Natural England warns Brown of dangers in promoting GM crops

Gordon Brown and the Government are today given a blunt warming about their new enthusiasm for genetically-modified crops and food by the head of the Government's own countryside and wildlife agency.

In a letter to The Independent, Sir Martin Doughty, the chairman of Natural England, cautions against "rushing headlong to embrace GM crops as the solution to rising food prices". He says they can cause harm to wildlife, and there is little evidence that the present generation of biotechnology crops will help in reconciling surging global food demand with protecting the environment. His letter is a direct shot across the Government's bows, and a response to its reopening of the GM debate last week, with ministers from Mr Brown down indicating that the time has come for Britain and Europe to relax GM restrictions in the face of the new concern about world food supplies and prices.

Natural England's predecessor body, English Nature – of which Sir Martin was also chair – which first raised the alarm about the damage the available suite of GM crops, mainly engineered to be tolerant of powerful weedkillers, could do to wildlife on British farmland. That concern led to the official farm-scale evaluations of GM beet, oilseed rape and maize, which reported in 2003 that the weedkillers used with the first two were far more damaging to wildlife than conventional herbicides.

The GM maize regime was found to be less damaging, although the conventional weedkiller it was compared to, atrazine, was itself so harmful it was later banned in the EU.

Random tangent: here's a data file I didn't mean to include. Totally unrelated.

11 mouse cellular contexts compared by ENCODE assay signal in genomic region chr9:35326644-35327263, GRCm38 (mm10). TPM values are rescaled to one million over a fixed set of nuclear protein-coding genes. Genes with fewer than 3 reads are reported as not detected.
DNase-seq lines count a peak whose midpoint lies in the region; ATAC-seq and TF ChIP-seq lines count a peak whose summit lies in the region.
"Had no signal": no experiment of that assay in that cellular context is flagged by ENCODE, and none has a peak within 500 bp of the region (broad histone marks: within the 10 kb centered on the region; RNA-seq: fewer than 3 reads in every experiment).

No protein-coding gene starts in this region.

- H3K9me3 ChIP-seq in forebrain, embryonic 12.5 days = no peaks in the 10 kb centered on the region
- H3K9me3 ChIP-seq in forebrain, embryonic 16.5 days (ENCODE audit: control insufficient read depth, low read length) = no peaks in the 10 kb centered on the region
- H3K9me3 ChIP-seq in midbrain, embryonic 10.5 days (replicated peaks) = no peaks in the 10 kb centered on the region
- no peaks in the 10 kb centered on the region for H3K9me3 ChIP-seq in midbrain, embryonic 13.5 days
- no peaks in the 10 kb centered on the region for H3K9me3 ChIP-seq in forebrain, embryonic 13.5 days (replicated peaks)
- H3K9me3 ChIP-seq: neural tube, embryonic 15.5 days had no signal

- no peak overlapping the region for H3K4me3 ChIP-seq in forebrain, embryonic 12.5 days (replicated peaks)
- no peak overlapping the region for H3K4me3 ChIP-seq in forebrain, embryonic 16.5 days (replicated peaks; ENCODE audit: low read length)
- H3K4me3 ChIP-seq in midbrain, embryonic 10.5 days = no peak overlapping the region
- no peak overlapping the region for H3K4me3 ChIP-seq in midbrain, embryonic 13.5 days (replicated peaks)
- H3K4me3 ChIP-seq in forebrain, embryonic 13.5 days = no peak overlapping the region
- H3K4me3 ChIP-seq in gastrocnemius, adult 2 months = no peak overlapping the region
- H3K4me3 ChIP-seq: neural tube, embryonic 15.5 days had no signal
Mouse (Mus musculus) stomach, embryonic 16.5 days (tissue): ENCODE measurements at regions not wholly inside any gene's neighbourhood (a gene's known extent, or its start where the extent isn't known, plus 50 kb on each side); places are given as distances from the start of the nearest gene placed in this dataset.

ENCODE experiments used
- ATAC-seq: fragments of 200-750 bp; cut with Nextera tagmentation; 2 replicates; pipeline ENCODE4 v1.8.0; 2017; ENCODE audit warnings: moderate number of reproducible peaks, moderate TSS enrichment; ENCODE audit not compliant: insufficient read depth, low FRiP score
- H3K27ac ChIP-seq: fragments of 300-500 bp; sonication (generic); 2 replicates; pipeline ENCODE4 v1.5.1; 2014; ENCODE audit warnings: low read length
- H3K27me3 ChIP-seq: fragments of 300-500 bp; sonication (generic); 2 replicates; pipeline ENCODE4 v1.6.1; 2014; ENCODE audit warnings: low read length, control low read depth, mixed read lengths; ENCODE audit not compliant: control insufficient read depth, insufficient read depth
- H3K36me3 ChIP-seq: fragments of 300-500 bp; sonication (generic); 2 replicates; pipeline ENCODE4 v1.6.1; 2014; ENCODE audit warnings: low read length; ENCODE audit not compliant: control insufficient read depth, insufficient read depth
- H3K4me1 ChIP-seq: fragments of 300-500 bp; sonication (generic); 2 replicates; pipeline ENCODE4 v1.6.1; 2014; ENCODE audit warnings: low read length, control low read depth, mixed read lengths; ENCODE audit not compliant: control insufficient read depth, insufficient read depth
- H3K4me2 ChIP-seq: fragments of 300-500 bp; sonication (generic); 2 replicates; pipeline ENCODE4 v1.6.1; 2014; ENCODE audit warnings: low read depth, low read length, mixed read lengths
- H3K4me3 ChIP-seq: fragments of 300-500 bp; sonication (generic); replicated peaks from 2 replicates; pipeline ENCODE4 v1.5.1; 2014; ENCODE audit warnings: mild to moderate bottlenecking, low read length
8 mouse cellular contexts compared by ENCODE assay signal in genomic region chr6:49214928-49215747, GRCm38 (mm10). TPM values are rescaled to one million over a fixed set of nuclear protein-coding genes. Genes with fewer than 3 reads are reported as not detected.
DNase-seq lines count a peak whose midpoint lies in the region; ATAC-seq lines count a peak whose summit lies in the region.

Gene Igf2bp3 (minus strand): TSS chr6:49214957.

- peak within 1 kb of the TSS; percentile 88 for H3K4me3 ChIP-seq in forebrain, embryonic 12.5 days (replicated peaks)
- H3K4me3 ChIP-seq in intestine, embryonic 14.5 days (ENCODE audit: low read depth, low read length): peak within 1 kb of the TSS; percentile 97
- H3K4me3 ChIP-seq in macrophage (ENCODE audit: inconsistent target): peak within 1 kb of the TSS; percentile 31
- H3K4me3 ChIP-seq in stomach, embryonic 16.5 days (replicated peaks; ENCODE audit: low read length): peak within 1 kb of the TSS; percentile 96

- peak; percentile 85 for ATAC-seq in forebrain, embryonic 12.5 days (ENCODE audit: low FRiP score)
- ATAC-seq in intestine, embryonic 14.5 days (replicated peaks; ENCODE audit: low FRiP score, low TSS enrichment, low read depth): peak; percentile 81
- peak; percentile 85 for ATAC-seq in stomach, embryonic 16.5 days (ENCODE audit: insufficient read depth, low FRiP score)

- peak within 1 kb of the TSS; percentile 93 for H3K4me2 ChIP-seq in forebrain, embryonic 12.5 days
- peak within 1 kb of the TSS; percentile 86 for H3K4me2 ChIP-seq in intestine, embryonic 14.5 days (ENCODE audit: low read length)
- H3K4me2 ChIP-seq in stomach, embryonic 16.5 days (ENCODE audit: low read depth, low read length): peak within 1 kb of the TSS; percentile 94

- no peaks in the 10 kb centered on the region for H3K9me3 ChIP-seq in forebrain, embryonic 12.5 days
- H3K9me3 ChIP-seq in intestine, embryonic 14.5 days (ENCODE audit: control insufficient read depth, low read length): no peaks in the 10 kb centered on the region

English Nature's stubbornness in insisting on the trials did not please the Government, not least because Tony Blair was a committed advocate of GM technology. Mr Brown will find the intervention of Sir Martin, a Labour politician from Derbyshire, just as unwelcome.

"We need to be mindful of the lessons of the past before rushing headlong to embrace GM crops as the solution to rising food prices," Sir Martin writes. "The evidence of field-based trials on GM crops previously proposed for commercial release in England demonstrates that they can have a detrimental indirect impact on farmland biodiversity."

Natural England's own policy document, Biotechnology in the Natural Environment, will be put before its board for approval on Wednesday. It says: "Because GM can be used to develop organisms with radically different properties, we are particularly concerned about potential impacts on biodiversity that could be caused by changes in crop, tree or animal husbandry."

A massive reduction in farmland wildlife has accompanied the intensification of agriculture in the past 30 years.

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